The mother of a 4-year-old afflicted with an inoperable brain tumor has challenged the proposed rule for the Compassionate Medical Cannabis Act of 2014. Moriah Barnhart’s Jacksonville attorney filed the paperwork Wednesday with the Division of Administration Hearings.
Ian Christensen attacked, among other things, the makeup of a negotiated rulemaking panel DOH had assembled in an attempt to reach consensus on a regulatory structure for a medicinal marijuana industry.
The document reveals he intends to argue before an administrative law judge that the rule is an invalidated exercise of delegated legislative authority because of a flawed selection process for licenses, a lack of minimum standards to evaluate license applicants and failure to state regulatory costs and their impact on patients.
The negotiated rule-making session came after a judge threw out the first proposal in part because it lacked measurable criteria for evaluating applicants. DOH had defended the original proposal saying any such criteria would be challenged as arbitrary and capricious.
Christensen not only used those magical bureaucratic words to describe what is proposed but also threw in “overly complicated” and “no reasonable justification” for DOH’s selection process to award five licenses to grow marijuana and dispense a medicinal oil.
Here’s an example of the tone and a reasonable summary of the argument Christensen will make on Barnhardt’s behalf.
“The DOH has already failed to meet the deadline set by the Legislature to have these rules implemented, and now the proposed rule diminishes the importance of the statutory list of selection criteria; places unnecessary burdens on dispensing organizations that have no rational basis for their justification; fails to include any rules or stipulations for the use of pesticides or contaminants; fails to provide any assurances to patients for reasonable statewide access; and uses an unauthorized arbitrary selection committee to choose among eligible applicants based on a complex and overly burdensome scoring system.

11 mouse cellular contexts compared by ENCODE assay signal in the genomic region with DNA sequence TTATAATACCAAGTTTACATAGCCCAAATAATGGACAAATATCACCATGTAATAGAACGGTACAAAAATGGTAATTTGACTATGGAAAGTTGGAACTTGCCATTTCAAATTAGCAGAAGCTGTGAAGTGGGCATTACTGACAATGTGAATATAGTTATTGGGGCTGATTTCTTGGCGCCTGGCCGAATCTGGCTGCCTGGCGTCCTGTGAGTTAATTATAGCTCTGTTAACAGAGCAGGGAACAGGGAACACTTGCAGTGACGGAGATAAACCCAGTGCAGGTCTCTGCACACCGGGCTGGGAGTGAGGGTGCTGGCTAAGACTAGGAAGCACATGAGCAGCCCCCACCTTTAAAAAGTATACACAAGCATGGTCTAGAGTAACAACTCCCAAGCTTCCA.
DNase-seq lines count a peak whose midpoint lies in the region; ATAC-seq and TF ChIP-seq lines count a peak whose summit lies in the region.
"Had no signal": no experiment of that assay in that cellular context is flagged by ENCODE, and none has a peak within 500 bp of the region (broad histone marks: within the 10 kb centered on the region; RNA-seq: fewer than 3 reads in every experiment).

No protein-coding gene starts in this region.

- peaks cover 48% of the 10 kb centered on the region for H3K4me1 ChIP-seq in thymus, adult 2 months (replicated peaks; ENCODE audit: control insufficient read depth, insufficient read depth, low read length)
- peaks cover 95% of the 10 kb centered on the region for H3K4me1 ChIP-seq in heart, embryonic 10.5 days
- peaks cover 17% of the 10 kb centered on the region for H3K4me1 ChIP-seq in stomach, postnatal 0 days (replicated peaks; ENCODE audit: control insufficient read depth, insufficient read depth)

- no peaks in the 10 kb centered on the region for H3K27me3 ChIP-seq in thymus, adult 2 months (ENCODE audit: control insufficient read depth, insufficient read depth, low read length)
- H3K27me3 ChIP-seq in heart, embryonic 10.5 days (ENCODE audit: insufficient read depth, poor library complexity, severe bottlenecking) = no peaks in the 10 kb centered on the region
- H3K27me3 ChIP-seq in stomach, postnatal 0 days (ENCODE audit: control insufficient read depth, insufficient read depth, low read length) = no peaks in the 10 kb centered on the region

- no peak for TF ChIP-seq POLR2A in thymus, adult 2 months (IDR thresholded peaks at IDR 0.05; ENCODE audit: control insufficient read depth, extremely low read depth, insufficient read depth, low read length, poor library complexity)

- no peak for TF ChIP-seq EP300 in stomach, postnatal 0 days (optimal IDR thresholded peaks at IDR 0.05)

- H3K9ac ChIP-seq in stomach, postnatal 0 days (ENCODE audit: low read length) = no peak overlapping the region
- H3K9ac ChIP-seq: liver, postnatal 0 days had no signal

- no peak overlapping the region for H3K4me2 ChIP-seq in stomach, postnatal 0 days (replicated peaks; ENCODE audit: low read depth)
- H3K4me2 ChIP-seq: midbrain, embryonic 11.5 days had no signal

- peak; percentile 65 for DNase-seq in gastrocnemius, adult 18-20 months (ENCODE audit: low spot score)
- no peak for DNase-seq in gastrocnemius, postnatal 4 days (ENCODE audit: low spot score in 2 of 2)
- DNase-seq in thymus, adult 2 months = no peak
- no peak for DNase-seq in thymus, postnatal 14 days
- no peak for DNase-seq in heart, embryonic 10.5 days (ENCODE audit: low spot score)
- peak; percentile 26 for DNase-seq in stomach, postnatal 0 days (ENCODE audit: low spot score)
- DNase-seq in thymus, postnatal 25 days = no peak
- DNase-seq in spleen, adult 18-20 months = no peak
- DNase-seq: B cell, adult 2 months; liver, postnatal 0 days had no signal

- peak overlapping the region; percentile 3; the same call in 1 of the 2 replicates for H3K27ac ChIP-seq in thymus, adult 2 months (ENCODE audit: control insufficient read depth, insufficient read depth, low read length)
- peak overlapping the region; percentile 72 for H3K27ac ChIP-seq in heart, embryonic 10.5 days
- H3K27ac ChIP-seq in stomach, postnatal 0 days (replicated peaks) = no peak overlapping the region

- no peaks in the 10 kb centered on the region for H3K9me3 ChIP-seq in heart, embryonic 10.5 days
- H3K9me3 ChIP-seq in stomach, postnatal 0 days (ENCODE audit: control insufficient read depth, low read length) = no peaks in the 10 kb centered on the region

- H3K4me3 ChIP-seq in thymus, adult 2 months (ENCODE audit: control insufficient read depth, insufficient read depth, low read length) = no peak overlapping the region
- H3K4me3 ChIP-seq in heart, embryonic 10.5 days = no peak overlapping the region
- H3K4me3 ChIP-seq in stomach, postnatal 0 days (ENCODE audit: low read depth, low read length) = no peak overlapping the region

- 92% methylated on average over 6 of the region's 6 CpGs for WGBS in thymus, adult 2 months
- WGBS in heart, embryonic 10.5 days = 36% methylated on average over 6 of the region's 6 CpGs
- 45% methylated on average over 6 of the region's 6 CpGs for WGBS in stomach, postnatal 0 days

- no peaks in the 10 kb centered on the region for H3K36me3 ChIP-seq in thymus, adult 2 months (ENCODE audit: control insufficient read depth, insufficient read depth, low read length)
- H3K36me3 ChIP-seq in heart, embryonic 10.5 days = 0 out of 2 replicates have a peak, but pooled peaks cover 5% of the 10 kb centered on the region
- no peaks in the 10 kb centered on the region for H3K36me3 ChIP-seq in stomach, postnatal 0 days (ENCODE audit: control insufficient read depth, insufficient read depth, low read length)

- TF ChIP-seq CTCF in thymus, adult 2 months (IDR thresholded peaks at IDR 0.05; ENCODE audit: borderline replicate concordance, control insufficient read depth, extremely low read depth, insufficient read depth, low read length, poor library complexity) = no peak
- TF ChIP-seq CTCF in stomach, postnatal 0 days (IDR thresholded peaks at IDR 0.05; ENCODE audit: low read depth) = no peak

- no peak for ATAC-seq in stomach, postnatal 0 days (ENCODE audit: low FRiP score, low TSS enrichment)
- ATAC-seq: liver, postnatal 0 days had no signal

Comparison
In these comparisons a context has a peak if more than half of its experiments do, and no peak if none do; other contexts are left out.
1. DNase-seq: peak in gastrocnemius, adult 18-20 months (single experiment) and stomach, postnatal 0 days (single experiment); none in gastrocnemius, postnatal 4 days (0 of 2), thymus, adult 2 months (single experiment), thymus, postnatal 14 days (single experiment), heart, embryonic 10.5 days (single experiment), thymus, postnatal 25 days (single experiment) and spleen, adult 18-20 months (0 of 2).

Overall, the proposed rule fails to provide any objective methods to determine whether an eligible applicant is superior at growing low-THC cannabis or filling out a lengthy application. This “red-tape” ensures only the most politically connected, not the best qualified applicant, are approved.”
It had appeared that the scoring method DOH devised was in line with Judge David Watkins’ order invalidating the first proposed rule.
The case is now in administrative court. It will be up to a judge either to dismiss or grant a hearing based on Christensen’s argument.